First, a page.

We made lots of noise.


Question was asked about codes used to call into base upon return of a mission:

Mike  after 60- or more years some points have faded from memory. 
Coming home alone which we often did,     So for precaution, especially if coming home acrosss the treacherous North sea.    I stayed on the radio at all times and was in direct  contact with our navigator for position reports.  When coming home Across the Channel we let down to perhaps 2000-feet.. I  kept the radio on also then as we crossed.  If we  may have to ditch I wanted  to be able to send a report of our position.  I may have been overly concerned.  Rather safe than sorry.  England had a good rescue service..We always hoped we never would have to use it.  But the strain was with me as radio operator, at least I thought so.. So I felt I needed to stay alert. I was not a really brave person. Ha.

When nearing the coast I made certain my IFF was on.. I had heard they could fire at a incoming plane unless identified ..and at 1000 foot altitude.   Then I had a possible brief check with the ground station for weather etc.. Pilot usually called back for a weather report at Thorpe Abbotts. Usually "at times" I could tell him then the visibly reported Ok,.  He often answered  "thanks , you know that is a damn lie " ha  ..Usually  as anyone who was there knew visibiliy was always a bit doubtful at times, even though reported good. It looked good as one stood on the ground perhaps. Therefore, quite often in bad weather a QDM to the base was asked for.; The Landing instructions the pilot had with his voice  transmitter The call  transmissions in Morris Code  were to the ground station  "K3 O" so the procedure was me to call    
( "K3o  from(v)…k.).   The  "k" meant OK)   they then answered  (  ' R'  "V from K3o."k   Then  I could proceed with my requests 
The  "V" was a letter on Hard Luck , this was our  ID  unless we wrere using a :"secret "code  at times.. The secret code was on lemon flavored onion skin paper that we could  eat to keep it out of enemy hands  etc. , note on page 33 of my book the "V" is shown on Hard Luck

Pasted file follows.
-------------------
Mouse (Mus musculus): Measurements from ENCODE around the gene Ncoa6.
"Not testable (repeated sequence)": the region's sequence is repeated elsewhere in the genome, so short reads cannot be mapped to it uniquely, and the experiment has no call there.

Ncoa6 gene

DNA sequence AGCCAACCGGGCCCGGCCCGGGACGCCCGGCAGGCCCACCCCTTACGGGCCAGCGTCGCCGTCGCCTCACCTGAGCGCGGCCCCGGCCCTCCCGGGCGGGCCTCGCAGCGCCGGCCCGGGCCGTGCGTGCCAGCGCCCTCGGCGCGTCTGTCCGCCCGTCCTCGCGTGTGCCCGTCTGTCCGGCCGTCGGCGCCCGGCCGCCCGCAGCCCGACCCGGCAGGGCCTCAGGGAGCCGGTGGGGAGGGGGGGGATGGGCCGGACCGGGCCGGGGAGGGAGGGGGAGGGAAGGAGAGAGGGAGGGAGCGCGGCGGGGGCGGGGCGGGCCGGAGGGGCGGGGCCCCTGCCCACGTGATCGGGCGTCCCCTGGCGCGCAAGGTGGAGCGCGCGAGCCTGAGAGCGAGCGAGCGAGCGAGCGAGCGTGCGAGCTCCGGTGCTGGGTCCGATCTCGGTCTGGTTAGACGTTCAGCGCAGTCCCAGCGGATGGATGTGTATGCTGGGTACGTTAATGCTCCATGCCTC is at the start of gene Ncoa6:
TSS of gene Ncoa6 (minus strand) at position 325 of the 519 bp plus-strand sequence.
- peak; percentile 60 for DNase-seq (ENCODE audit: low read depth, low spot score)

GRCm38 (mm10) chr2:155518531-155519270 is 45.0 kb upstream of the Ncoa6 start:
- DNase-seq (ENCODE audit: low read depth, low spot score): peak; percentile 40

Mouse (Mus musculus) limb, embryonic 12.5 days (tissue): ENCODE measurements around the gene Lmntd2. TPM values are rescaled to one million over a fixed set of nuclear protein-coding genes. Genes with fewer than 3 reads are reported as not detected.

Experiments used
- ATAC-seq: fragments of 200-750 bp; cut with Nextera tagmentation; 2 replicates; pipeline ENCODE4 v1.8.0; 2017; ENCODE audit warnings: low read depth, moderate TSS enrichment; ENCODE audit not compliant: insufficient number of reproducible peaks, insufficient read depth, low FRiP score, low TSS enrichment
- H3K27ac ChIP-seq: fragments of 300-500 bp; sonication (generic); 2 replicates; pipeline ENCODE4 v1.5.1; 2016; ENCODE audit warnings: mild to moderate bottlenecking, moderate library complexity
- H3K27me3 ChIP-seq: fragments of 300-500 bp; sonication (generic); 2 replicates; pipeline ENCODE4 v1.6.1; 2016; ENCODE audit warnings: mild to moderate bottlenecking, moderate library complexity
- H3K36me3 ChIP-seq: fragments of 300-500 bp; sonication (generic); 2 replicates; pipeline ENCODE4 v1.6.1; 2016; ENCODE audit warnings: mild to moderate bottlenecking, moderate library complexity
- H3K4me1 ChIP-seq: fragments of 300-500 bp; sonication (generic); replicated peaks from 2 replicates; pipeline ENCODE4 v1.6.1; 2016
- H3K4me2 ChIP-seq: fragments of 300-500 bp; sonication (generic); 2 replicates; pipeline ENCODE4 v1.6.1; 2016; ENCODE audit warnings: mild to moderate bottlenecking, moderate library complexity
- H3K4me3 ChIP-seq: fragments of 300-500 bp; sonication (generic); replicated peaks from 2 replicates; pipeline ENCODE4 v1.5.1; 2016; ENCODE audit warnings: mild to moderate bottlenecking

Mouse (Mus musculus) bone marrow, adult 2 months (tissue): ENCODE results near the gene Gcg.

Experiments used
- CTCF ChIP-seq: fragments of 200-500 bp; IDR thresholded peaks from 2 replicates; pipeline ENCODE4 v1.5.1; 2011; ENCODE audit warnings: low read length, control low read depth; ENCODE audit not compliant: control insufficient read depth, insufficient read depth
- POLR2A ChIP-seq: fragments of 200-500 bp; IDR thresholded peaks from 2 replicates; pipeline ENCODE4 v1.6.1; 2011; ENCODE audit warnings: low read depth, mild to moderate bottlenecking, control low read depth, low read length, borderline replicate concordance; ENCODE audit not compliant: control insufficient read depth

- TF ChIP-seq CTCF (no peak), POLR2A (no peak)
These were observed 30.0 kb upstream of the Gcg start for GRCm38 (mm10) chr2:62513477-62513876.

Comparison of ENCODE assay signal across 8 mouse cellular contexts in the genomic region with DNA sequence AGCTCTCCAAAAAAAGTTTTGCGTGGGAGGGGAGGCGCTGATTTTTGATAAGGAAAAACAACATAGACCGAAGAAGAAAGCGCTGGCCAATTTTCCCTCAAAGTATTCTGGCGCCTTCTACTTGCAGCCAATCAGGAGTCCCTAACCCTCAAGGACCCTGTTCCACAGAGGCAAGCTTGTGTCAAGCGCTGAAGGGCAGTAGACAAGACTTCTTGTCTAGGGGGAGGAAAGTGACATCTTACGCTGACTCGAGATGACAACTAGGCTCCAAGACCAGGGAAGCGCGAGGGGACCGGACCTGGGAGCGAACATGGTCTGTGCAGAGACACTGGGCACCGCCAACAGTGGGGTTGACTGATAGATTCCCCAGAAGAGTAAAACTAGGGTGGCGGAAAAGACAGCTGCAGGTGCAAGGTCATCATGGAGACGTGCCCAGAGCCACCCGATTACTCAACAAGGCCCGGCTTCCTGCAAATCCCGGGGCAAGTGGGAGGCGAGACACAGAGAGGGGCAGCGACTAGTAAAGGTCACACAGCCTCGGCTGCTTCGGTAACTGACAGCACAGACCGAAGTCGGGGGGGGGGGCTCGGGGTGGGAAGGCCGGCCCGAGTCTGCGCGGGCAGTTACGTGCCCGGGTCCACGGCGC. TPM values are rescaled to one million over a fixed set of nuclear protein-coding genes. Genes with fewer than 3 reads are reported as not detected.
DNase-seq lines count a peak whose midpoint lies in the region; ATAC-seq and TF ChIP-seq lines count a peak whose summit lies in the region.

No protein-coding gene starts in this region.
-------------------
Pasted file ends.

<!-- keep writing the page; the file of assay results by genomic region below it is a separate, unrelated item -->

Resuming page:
All of this in morris Code, so you can figure our what it sounded like. In code. ( dah dit dah     dit dit dit dah dah     dah dah dah )   Which means  K3O V is  Dah Dit dit dit.. The "K"  is    Dah dit dah. So all a rather strange language  and flyijng in rough air rather hard to keep a steady key.

Mike , You perhaps are familiar with Morris code. So that  is abouit it,  as we came home alone.  All was possibly a thankless job.  But good food , steady paycheck,  no thought of losing the job to compitition., and many free  rides in a B-17 ..ha.     All ironically great.   But as the job was there I am glad I didn't miss it    I wouldn't care to do it again.   .  .
Maybe  this account will be of some  help .  A few variations but this is the main Gist that I remember.

Best regards

Part II

Mike .
Glad it was of some value..I could have gone into more detail, but possibly this covers the general layout  Usually each "trip" was a bit different.
Often the weather was very poor visibiity and ground marks obscured.   L.therefore,   mention the "QDM "which I can explain here . It was a heading signal.. I  contacted the ground K3o and held down the key for10 seconds  they took a bearing and gave us the heading to the base,,This heading procedure  was repeated  several times maybe on each flight.. When visibility warranted it.    England had very good radio aids.
After getting within sight of the base the two pilots and engineer had the problem of getting us safely to the grouind.. (We always made it.)
The Tower :"seen" us as we landed….ha. 

Regards  Earl. 

Part III

The  IFF mean s " Identify ,,Friend or Foe'.